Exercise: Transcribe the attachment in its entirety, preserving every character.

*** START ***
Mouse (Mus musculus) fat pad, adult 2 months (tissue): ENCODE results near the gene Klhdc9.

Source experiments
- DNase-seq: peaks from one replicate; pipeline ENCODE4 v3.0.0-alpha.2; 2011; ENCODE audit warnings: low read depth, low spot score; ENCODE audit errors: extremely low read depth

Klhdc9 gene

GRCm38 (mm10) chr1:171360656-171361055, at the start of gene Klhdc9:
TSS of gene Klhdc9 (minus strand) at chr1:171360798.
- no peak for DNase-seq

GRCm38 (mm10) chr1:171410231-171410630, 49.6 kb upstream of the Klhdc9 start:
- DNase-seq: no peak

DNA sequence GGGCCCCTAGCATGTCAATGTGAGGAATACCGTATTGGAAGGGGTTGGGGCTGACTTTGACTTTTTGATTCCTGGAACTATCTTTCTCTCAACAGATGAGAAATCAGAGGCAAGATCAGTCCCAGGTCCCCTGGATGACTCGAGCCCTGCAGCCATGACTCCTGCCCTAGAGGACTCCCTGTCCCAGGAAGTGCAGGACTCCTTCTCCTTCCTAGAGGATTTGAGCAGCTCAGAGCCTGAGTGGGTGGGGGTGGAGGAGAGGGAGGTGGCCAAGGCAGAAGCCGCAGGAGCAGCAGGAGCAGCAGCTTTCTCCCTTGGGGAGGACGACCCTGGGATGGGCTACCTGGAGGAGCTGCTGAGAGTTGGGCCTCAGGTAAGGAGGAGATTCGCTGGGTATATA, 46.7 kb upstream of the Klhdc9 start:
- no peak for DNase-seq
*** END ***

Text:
Mouse (Mus musculus) fat pad, adult 2 months (tissue): ENCODE results near the gene Klhdc9.

Source experiments
- DNase-seq: peaks from one replicate; pipeline ENCODE4 v3.0.0-alpha.2; 2011; ENCODE audit warnings: low read depth, low spot score; ENCODE audit errors: extremely low read depth

Klhdc9 gene

GRCm38 (mm10) chr1:171360656-171361055, at the start of gene Klhdc9:
TSS of gene Klhdc9 (minus strand) at chr1:171360798.
- no peak for DNase-seq

GRCm38 (mm10) chr1:171410231-171410630, 49.6 kb upstream of the Klhdc9 start:
- DNase-seq: no peak

DNA sequence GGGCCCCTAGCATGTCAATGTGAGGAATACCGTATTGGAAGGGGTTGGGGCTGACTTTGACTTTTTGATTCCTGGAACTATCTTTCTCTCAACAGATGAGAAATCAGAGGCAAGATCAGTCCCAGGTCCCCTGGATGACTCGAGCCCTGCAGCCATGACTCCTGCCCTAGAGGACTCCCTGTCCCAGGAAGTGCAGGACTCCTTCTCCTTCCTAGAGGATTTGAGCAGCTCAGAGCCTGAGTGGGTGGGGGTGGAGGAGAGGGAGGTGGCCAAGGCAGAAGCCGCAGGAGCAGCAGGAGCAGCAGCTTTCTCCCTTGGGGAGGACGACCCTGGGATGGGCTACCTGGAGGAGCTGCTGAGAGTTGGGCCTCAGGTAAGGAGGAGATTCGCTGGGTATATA, 46.7 kb upstream of the Klhdc9 start:
- no peak for DNase-seq